How this virtual Planet Earth might help save the real world from climate change

Energy: for the last few weeks, the word has been uncomfortably ubiquitous across our headlines and in our inboxes.

Thanks to the new increased price cap, the average household bill will jump to
a record 54%, it’s used as leverage in wars and it does long-term damage to our planet. But a new ‘digital twin’ of Earth might be the answer.

Destination Earth, launched last week, is the EU’s plan for interactive simulations of the planet that will allow everyone from scientists to energy companies to explore the impacts of climate change and how we adapt to them.

The €140million project is an ambitious endeavour that has been years in the making, and could usher in a new level of local detail so governments can better prepare for renewable energy schemes and extreme weather events such as
the floods that hit Germany and neighbouring countries last year. Think of it as climate data in higher resolution than ever before.

So what exactly is it? Early days, that’s what. The digital twins are being built by what is effectively a start-up operation based in Bonn, Germany, and – after it has crunched a lot of numbers – will initially be focused on replicating how extreme weather changes as global average temperatures rise to 1.5C above pre-industrial levels in the coming decades.

One of the key architects of the project, Peter Bauer at the European Centre for Medium-Range Weather Forecasts (ECMWF), says the twins will help countries create dedicated zones for renewable energy installations: they might give an energy firm new insight into how wind speeds are expected to change across the North Sea in coming years, for example.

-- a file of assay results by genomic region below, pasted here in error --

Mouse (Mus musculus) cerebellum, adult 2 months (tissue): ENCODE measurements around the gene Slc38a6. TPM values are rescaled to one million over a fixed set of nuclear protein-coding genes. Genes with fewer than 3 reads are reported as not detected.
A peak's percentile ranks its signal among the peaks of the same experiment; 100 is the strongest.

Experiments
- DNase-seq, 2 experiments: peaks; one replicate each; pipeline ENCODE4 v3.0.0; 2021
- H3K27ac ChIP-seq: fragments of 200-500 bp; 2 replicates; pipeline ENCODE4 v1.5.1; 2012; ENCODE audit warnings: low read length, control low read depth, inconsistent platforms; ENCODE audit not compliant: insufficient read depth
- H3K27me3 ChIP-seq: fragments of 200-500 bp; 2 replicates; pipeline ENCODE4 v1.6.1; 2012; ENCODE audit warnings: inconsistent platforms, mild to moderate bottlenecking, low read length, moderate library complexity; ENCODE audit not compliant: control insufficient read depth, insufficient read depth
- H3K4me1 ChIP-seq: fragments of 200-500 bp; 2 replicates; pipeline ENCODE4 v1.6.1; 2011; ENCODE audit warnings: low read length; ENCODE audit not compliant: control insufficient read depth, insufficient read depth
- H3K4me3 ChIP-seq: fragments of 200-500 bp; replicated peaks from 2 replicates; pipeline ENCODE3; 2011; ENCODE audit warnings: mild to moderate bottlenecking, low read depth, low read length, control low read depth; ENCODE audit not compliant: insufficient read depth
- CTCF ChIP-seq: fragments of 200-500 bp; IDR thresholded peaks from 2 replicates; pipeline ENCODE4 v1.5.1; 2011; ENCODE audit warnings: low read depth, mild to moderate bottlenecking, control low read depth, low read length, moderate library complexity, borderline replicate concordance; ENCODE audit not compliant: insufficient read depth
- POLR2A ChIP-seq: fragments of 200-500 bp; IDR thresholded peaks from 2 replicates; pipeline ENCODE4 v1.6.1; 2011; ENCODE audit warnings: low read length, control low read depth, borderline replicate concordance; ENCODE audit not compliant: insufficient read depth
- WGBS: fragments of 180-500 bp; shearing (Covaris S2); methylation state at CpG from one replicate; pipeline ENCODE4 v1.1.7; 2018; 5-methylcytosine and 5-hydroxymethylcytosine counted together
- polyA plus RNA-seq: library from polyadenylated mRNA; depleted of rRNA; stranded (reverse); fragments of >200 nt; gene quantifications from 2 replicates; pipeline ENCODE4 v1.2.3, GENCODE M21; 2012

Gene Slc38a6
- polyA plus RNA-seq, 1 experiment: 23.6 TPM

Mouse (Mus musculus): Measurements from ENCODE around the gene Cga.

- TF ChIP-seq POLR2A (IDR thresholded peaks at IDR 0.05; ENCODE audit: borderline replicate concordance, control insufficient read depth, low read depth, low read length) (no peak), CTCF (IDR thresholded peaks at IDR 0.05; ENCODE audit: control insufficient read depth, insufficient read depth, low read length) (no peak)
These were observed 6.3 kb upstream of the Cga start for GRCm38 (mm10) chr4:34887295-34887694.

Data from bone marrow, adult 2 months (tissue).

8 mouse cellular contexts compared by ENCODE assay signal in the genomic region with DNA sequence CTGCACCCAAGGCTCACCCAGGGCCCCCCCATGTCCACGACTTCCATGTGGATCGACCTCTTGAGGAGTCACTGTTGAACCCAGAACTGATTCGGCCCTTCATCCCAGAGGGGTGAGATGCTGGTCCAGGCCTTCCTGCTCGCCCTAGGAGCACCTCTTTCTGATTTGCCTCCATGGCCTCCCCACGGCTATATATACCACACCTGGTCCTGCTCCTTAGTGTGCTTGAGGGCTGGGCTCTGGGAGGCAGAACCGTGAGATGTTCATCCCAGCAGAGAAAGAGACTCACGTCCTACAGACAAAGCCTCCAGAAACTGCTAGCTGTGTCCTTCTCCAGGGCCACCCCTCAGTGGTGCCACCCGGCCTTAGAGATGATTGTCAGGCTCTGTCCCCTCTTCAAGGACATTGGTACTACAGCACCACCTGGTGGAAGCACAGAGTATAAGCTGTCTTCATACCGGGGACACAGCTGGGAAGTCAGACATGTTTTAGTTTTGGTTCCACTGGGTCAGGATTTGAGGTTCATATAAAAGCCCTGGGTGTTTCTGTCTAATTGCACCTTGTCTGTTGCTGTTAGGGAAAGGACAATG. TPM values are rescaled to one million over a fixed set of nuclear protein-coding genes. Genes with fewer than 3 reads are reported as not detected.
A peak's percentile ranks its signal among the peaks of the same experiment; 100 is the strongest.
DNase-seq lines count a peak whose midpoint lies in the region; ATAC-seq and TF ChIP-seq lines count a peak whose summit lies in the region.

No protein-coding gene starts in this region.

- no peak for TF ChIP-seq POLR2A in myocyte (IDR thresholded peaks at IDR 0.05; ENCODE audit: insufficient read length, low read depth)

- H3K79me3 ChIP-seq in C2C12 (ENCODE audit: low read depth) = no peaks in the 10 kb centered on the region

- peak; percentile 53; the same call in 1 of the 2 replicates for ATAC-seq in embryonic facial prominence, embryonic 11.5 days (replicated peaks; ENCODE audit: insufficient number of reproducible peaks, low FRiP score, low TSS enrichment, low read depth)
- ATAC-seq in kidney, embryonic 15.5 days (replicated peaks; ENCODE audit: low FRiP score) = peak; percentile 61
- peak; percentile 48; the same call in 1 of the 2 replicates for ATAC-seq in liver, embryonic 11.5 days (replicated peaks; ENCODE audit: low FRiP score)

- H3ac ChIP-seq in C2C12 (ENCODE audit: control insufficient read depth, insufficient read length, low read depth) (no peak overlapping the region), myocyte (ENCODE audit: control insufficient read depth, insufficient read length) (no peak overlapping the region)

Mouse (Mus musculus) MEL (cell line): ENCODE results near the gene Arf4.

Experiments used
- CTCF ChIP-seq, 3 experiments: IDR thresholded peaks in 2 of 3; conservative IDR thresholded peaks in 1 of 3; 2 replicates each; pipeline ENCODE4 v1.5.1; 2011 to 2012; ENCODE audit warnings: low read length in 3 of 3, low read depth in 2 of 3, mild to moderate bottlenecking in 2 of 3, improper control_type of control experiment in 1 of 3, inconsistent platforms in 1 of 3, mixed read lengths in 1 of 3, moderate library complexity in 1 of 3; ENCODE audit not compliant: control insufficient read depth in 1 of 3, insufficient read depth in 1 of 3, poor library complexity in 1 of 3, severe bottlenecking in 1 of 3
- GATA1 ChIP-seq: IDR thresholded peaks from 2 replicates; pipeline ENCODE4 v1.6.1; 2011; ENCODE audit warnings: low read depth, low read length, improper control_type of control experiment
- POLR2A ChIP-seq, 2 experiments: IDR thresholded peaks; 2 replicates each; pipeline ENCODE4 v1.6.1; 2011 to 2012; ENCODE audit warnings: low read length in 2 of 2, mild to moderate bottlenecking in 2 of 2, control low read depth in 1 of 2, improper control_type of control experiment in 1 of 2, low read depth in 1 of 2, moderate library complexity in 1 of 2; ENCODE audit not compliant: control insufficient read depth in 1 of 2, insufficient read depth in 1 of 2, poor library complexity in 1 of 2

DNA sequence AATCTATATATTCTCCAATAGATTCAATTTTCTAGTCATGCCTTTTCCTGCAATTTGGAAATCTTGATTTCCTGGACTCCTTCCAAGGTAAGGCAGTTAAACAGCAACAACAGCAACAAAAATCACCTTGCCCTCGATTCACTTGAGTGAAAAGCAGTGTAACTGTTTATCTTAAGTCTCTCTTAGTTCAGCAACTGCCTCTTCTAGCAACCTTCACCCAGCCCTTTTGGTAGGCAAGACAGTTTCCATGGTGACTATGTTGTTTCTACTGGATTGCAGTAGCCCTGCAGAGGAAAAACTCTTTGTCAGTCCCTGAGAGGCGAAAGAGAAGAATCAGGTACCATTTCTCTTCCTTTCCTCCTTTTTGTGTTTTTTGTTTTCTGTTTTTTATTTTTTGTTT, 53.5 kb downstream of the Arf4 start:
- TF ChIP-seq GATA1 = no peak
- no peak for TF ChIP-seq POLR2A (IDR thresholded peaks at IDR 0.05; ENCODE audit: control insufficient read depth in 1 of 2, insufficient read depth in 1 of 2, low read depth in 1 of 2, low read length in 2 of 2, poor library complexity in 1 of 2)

Bauer likes to call the digital twins an ‘interactive space’ to explore ‘this metaverse of climate data’.

By metaverse, he doesn’t mean Meta’s vision of avatars and virtual reality but ‘a good illustration of what we mean when we say interactivity: I can play with data in the four dimensions of space and time’.

Soon, a single team will work on the extreme weather part of the twins, dealing with fires, pollution, flooding and so on.

But the EU isn’t the only entity building a climate change digital twin of Earth. US tech company NVIDIA announced last November that it’s building an ‘Earth-2’ digital twin to simulate climate change down to a resolution of a metre, rather than the usual 10 to 100km resolution.

Bauer says his team is talking to NVIDIA about working together. Destination Earth is publicly funded so the data should be free and open to use.

The digital twins will be active by June 2024 at the latest. What’s the ultimate goal? ‘Bigger and better,’ says Bauer.

‘Bigger in the sense that more and more applications and people can use it. Better in the sense that we should be able to run more accurate models with the same computing power. We will learn a lot more.’

To find out more about New Scientist magazine and sign up to Vaughan’s newsletter Fix The Planet, visit the New Scientist website.

Source: Read Full Article